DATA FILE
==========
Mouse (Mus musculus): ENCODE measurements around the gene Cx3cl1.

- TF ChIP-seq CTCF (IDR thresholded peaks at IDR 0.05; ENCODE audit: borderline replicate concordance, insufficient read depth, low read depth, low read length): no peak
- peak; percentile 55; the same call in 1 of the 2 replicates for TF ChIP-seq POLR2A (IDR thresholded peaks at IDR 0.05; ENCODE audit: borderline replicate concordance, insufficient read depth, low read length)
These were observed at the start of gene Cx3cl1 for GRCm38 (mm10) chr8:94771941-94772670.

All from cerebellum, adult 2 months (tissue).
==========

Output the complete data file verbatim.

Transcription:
Mouse (Mus musculus): ENCODE measurements around the gene Cx3cl1.

- TF ChIP-seq CTCF (IDR thresholded peaks at IDR 0.05; ENCODE audit: borderline replicate concordance, insufficient read depth, low read depth, low read length): no peak
- peak; percentile 55; the same call in 1 of the 2 replicates for TF ChIP-seq POLR2A (IDR thresholded peaks at IDR 0.05; ENCODE audit: borderline replicate concordance, insufficient read depth, low read length)
These were observed at the start of gene Cx3cl1 for GRCm38 (mm10) chr8:94771941-94772670.

All from cerebellum, adult 2 months (tissue).